Aside from tending the farm, there's plenty to see and do in and around Mineral Town. You can pop into the stores and houses in the village and interact with the locals. Each store has its own open hours and off days, and the villagers all have individual daily routines. You'll see them hanging out on the street, heading to their jobs, or chilling out in their favorite hangouts at regular, appointed times. Buy a rubber ball or a Frisbee and you can play a fetch minigame with your dog. Throughout the year, there are festivals to take in and competitions to enter, which involve minigames themed around horse racing, Frisbee tossing, chicken sumo, and animal grooming. A family of harvest sprites lives in the northeast corner of the village. There are three more button mashing-style minigames to play in their house. The minigames improve their farming abilities, which rocks, because you can then hire the sprites to tend your farm when you want to take some time off.
Social interaction is also a fairly big deal. Individual people's opinions of you will change depending on how often you talk to them, what you say to them, and the kinds of gifts you give them. Food gifts are particularly significant to the denizens of Mineral Town. Once you install a kitchen and buy all of the necessary cookware, you'll be able to mix, combine, and cook more than 100 unique recipes just by combining the crops you harvest with items purchased from the shops in town. Everyone loves a good cook, especially the town's bachelors. There are eight young and very eligible men living in town, and by giving them gifts and talking to them, you can kindle relationships that will eventually result in one amorous suitor popping the question. You'll see numerous relationship-oriented cutscenes along the way, culminating in a festive wedding celebration. A baby will join the household a few years after that, and you'll get to watch it grow from a defenseless tot into a precocious toddler. That's the extent of the game's life cycle, however, as your husband will never die and junior will never grow up and leave the house, no matter how many years you play. Neither of them ever helps out with the chores, either.
Other than the obvious gender swap, Harvest Moon: More Friends of Mineral Town is identical to its farm boy counterpart, Harvest Moon: Friends of Mineral Town. Much of the dialogue was rewritten, but otherwise, Natsume only made a few slight changes in the two years leading up to the current game. The biggest additions are a fish pond outside the farmhouse, which lets you store fish for later, and a mirror inside the house, which lets you change into different outfits. GameCube connectivity is, once again, supported. If you link Harvest Moon: More Friends of Mineral Town up to its GameCube counterpart, called Harvest Moon: Another Wonderful Life, you'll unlock a number of cool bonuses in the GBA game, including GameCube characters that visit your GBA town, a record player that lets you change the background music, and a seaside cottage.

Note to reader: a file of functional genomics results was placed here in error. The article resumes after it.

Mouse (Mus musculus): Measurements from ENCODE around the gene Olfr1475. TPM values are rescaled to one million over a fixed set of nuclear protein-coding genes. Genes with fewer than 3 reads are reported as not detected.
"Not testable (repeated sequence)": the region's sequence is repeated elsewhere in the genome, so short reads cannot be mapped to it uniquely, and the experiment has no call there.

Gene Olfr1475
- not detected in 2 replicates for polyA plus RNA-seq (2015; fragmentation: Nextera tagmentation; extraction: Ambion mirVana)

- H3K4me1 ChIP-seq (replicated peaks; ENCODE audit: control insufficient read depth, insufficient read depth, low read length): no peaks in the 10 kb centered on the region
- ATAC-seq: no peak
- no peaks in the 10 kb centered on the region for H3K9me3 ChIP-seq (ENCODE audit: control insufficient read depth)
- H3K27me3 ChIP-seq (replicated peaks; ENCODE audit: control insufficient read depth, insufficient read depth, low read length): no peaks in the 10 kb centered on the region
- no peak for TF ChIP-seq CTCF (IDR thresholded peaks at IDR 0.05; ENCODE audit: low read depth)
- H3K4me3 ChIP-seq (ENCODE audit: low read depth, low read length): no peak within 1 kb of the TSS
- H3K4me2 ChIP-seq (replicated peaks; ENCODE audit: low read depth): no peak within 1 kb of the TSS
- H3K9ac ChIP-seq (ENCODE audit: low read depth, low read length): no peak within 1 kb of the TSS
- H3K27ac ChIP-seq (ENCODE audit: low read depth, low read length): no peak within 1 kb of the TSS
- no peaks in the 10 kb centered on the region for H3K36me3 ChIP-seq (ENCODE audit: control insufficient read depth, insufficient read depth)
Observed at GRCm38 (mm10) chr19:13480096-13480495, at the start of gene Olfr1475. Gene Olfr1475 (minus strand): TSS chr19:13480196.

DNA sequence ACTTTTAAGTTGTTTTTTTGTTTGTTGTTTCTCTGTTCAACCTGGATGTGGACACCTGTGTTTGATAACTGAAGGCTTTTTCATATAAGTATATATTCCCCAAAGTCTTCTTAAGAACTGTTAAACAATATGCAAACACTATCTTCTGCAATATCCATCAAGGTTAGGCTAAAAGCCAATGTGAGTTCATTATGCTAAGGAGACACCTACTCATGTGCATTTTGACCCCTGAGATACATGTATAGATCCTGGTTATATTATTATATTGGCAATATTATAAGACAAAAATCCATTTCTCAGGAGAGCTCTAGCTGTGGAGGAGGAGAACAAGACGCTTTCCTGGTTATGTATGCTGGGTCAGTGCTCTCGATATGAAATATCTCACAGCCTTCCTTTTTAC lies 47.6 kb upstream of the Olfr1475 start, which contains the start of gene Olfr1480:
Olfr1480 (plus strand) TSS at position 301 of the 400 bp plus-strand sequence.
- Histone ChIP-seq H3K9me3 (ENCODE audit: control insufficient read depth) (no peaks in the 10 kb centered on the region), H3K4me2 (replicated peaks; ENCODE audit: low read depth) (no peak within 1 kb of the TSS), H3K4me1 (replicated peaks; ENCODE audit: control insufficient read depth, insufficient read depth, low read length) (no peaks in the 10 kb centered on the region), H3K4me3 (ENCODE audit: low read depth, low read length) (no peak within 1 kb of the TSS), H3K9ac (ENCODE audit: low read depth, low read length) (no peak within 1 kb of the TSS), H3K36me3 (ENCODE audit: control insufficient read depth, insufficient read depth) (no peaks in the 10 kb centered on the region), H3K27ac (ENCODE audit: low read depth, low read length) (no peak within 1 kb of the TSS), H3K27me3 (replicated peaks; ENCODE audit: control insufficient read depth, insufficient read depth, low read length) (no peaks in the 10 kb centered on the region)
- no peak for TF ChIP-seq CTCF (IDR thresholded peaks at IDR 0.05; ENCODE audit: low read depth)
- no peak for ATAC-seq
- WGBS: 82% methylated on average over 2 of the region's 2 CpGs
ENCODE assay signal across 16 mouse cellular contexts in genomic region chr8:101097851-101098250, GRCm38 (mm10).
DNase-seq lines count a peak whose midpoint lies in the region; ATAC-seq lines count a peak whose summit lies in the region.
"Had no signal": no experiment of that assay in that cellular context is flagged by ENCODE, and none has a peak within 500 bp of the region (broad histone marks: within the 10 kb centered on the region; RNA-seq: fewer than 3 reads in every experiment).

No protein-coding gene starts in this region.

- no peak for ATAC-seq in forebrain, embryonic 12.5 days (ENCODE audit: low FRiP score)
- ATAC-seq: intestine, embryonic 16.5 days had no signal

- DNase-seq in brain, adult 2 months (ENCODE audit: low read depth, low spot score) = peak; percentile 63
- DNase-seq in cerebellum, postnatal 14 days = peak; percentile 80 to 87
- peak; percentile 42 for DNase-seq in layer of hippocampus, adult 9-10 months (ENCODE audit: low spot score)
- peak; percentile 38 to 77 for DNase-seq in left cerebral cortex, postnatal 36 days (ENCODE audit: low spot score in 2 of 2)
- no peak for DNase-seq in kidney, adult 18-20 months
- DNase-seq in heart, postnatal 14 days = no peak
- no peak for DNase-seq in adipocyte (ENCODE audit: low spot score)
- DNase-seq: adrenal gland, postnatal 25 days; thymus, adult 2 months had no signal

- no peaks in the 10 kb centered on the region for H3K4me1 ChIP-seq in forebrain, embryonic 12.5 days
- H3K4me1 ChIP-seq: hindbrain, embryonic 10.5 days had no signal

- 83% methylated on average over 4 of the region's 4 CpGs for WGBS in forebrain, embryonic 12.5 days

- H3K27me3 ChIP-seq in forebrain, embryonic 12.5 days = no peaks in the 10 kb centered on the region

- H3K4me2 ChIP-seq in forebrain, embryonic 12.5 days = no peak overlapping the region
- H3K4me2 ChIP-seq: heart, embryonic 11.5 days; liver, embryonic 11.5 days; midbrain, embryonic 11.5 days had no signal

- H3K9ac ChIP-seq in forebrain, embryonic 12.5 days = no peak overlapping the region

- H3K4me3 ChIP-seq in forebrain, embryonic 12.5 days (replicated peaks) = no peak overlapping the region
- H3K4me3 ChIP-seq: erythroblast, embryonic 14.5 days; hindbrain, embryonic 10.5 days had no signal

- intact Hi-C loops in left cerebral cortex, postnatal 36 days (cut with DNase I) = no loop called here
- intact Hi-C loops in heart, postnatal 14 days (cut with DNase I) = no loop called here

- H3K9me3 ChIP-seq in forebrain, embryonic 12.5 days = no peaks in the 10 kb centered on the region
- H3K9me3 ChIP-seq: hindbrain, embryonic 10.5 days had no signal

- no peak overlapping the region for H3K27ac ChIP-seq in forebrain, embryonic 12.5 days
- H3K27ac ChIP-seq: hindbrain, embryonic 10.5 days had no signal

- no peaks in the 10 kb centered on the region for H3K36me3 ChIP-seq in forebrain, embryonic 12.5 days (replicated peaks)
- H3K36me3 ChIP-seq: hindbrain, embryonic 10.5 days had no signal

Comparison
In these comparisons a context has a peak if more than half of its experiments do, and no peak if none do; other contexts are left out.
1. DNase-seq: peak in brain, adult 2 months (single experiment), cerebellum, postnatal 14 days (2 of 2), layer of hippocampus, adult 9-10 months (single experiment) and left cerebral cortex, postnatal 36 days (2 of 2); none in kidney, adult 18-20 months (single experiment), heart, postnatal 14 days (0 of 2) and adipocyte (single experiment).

Now, since this game is technically two years old, it doesn't employ the latest and greatest visuals or audio that we've seen recently in RPGs like Fire Emblem and Riviera. The tiny, squat character sprites don't have much in the way of animation, except for walking, and the colors are washed out and dull. There's a moderate amount of detail evident in the background, mainly in how the colors of the trees and grass change throughout the seasons. The background lightens and darkens as daylight changes throughout the day, which is a nice touch. So are the itty-bitty footprints that the characters leave in the snow during wintertime. By the same token, the audio isn't earth- shattering, but it is pleasant enough. There are different theme songs for places like the farm, the forest, the village, and the caves...and they change depending on the time of day and season. Different sound effects are used to portray weather, such as wind, rain, and snow. Also, digitized sound samples give the animals in the game the ability to "bark," "moo," "caw," and otherwise call out when you interact with them.
One guess is as good as any as to why Natsume waited two years to release the female-gendered version of Friends of Mineral Town. After all, More Friends of Mineral Town is merely the original game with a female lead and male suitors. This being said, the game still holds up nicely.